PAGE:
- CPUC Seeks to Revisit Controversial Decision on CEQA Process for Telecommunications Projects
- May 8, 2013 | Authors: Gail A. Karish; Charity B. Schiller
- Law Firms: Best Best & Krieger LLP - Washington Office ; Best Best & Krieger LLP - Riverside Office
After a pause of more than a year, the CPUC has revived its effort to determine whether and how it will conduct environmental review of certain telecommunications projects under the California Environmental Quality Act (CEQA), and whether and how it will share authority over CEQA reviews of those projects with local jurisdictions. The upcoming CPUC rulemaking proceeding will affect whether localities may continue to regulate the placement of wireless facilities (including Distributed Antenna Systems or DAS) in the rights of way. Local agencies need to respond quickly to counter what will surely be a strong push by industry for rules that preempt local authority. Opening comments are due on May 31, and reply comments on June 14.
In a joint ruling released last week to re-launch the rulemaking, CPUC Commissioner Sandoval and Administrative Law Judge Hymes reiterated the CPUC’s position taken in late 2011 that it has authority to preempt the discretionary review and permitting powers of all local land use jurisdictions. The rules ultimately adopted in this rulemaking proceeding to regulate the CEQA process for these telecommunications projects will preempt such local authority.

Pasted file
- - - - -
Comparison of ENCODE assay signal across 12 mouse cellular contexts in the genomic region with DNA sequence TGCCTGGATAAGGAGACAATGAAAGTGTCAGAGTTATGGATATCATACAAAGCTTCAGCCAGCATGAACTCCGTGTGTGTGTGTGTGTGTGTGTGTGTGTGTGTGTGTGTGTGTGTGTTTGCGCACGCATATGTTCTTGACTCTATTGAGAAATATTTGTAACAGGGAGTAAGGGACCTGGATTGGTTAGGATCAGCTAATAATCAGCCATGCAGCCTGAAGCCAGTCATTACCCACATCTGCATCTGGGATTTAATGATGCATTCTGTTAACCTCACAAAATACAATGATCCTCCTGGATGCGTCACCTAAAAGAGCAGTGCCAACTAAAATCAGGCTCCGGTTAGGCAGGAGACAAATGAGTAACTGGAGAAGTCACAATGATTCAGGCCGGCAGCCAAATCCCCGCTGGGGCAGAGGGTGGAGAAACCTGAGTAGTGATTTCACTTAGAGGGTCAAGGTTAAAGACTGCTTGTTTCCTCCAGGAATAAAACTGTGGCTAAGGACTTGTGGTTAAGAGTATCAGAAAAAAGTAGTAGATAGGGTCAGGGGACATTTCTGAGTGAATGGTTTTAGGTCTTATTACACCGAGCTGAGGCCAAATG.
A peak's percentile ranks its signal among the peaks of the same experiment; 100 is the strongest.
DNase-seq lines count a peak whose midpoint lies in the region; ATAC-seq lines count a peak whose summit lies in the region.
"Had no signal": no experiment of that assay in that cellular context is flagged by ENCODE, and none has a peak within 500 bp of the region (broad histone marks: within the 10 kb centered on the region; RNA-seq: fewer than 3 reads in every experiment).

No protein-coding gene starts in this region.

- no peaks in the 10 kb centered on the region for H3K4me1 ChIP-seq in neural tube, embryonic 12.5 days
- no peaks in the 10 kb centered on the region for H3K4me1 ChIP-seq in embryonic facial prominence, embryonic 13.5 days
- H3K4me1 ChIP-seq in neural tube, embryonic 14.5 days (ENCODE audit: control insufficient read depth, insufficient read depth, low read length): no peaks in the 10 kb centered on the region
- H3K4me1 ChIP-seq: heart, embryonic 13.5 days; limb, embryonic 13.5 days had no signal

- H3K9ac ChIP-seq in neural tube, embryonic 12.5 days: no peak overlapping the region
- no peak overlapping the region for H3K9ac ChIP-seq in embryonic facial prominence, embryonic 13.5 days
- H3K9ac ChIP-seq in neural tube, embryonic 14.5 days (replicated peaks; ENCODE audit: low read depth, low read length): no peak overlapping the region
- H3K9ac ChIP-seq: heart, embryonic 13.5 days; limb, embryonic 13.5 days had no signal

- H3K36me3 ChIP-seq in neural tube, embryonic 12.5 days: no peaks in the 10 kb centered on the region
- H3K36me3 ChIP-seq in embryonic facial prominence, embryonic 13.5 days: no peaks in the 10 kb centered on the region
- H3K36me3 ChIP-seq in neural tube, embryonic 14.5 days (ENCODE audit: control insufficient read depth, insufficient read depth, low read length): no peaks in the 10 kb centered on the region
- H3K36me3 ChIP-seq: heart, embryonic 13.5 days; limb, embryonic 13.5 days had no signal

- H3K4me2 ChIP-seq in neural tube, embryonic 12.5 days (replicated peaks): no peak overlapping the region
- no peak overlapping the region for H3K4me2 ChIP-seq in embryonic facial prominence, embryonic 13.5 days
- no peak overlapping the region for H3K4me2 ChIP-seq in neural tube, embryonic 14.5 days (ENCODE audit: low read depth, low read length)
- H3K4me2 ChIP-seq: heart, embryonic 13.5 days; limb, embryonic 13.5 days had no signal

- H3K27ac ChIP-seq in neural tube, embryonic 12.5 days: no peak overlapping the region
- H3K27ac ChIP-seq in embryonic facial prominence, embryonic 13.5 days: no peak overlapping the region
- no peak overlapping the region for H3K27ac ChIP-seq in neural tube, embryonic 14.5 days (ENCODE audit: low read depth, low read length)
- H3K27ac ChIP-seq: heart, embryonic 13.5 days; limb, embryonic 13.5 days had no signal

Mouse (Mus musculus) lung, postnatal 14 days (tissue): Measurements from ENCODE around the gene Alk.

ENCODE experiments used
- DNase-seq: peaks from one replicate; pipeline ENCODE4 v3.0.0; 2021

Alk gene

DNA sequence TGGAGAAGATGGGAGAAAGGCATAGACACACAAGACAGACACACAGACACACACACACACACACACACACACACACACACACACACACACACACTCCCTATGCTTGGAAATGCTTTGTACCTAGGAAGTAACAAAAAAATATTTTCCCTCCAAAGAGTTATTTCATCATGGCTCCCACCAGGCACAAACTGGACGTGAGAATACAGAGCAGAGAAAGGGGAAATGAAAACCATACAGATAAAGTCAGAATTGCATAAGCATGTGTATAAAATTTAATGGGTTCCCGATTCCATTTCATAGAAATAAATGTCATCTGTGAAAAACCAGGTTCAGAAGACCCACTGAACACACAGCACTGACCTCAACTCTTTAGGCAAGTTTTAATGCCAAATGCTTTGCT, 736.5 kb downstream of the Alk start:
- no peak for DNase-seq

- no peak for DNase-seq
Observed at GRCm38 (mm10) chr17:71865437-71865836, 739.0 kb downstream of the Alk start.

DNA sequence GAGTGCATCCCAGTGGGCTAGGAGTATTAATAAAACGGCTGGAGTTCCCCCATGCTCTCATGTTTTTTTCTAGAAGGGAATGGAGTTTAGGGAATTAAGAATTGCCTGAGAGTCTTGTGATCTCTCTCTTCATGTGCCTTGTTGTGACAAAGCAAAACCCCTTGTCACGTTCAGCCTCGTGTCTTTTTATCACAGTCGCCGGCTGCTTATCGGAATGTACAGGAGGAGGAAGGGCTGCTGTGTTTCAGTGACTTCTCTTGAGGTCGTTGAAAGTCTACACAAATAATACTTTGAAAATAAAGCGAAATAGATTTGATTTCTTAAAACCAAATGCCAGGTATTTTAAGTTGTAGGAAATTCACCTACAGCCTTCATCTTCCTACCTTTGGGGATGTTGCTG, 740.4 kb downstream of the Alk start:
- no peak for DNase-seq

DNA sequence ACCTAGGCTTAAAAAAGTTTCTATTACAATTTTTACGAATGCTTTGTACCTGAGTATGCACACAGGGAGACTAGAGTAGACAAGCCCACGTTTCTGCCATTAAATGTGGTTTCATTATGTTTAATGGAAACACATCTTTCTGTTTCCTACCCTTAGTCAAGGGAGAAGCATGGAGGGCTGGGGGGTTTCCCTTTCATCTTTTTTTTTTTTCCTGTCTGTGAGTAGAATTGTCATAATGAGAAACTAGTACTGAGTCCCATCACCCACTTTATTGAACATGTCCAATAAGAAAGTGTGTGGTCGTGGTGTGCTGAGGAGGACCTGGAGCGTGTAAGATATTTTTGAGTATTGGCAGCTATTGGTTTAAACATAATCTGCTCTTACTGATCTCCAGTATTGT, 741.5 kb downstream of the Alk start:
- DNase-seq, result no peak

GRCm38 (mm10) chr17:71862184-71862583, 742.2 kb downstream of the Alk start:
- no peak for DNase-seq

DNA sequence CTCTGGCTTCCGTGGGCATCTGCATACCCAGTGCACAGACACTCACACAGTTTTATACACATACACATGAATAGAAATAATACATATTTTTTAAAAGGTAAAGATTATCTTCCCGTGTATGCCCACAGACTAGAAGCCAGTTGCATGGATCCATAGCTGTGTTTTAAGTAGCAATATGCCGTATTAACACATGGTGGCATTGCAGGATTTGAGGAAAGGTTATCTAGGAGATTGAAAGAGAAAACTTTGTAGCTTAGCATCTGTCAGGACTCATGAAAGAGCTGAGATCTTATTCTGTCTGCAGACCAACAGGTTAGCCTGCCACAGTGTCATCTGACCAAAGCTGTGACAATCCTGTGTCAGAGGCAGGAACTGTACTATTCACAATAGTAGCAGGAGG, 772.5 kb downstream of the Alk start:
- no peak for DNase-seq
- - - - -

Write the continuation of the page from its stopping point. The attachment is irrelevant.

Among other questions to be addressed in the rulemaking, the CPUC seeks comments on the viability and legality of three alternative approaches to CEQA review of certain telecommunications projects:
- Centralized Approach - this is the approach the CPUC initially adopted in this proceeding, in General Order 170, and then later vacated after strong opposition from local interests. General Order 170 included a controversial exemption of Distributed Antenna Systems from CEQA review.
- Decentralized Approach - this approach is modeled on the CPUC’s General Order 159-A, adopted in 1996, which generally deferred to local jurisdictions concerning land use and CEQA review of wireless installations such as cell towers.
- Two Stage or Hybrid Approach - this approach would give primary authority to local jurisdictions, subject to CPUC standards or guidelines and CPUC review of disputes. These guidelines could have the effect of exempting a wide range of projects, particularly if they are modeled on recent state and federal efforts to limit local authority over the collocation of wireless facilities. These efforts include Federal Communications Commission guidance implementing 47 USC §1455, California Bill AB 162 (action deferred to next year after receiving significant local agency opposition), and environmental legislation awaiting signature in Washington state.